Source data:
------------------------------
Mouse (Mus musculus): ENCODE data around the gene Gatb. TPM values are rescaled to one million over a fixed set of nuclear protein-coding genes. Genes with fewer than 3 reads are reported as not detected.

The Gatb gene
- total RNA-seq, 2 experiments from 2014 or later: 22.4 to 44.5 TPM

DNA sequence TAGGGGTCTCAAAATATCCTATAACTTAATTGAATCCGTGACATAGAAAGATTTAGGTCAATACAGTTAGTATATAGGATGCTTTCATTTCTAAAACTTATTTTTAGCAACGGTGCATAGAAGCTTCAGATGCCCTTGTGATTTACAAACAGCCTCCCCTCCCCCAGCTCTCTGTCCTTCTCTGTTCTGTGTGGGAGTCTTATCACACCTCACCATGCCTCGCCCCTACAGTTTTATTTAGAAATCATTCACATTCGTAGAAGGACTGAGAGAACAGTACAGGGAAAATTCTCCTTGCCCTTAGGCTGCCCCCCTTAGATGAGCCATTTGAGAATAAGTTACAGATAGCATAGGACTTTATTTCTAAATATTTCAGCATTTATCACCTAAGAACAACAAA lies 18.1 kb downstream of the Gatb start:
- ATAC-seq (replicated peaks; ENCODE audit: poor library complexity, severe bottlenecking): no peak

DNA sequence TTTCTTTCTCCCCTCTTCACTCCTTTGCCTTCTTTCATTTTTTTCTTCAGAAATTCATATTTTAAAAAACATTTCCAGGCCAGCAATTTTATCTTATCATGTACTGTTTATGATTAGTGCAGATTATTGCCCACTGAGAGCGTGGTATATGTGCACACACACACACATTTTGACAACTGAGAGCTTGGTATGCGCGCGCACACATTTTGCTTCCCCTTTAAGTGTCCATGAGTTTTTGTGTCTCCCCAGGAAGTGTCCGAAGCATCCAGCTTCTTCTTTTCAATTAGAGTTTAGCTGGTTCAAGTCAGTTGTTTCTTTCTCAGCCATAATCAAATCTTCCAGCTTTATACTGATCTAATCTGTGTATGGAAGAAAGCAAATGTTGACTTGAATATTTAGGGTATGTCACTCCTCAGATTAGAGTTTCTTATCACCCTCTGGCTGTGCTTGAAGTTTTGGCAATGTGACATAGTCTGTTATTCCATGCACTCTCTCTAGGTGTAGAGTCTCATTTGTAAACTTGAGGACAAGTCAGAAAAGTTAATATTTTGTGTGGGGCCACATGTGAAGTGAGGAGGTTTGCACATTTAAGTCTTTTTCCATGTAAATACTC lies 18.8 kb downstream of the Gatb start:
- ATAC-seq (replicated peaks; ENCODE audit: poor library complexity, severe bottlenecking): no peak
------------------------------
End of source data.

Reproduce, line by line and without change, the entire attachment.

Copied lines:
Mouse (Mus musculus): ENCODE data around the gene Gatb. TPM values are rescaled to one million over a fixed set of nuclear protein-coding genes. Genes with fewer than 3 reads are reported as not detected.

The Gatb gene
- total RNA-seq, 2 experiments from 2014 or later: 22.4 to 44.5 TPM

DNA sequence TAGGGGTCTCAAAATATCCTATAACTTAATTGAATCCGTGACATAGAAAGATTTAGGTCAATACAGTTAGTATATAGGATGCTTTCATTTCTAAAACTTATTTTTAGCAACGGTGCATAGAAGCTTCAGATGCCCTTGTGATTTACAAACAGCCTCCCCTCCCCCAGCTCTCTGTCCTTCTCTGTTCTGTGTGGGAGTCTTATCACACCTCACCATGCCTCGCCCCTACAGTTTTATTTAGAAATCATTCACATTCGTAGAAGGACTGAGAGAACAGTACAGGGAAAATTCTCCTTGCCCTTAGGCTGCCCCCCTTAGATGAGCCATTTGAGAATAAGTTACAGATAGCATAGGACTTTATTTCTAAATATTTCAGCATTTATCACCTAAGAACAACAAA lies 18.1 kb downstream of the Gatb start:
- ATAC-seq (replicated peaks; ENCODE audit: poor library complexity, severe bottlenecking): no peak

DNA sequence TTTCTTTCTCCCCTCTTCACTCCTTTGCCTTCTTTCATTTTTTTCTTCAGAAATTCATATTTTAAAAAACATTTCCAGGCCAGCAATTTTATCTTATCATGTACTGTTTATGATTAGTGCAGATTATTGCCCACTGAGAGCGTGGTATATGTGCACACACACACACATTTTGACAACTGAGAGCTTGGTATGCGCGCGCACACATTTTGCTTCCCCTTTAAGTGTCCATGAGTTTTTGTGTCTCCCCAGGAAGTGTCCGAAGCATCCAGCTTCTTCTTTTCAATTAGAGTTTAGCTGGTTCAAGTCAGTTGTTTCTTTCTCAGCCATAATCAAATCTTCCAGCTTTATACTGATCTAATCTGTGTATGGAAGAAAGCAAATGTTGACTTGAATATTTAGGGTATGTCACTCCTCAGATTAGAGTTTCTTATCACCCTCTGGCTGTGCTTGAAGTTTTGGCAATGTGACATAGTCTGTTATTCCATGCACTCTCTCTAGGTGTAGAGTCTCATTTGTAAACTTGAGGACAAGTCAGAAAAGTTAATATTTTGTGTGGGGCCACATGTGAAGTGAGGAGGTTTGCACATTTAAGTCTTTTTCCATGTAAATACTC lies 18.8 kb downstream of the Gatb start:
- ATAC-seq (replicated peaks; ENCODE audit: poor library complexity, severe bottlenecking): no peak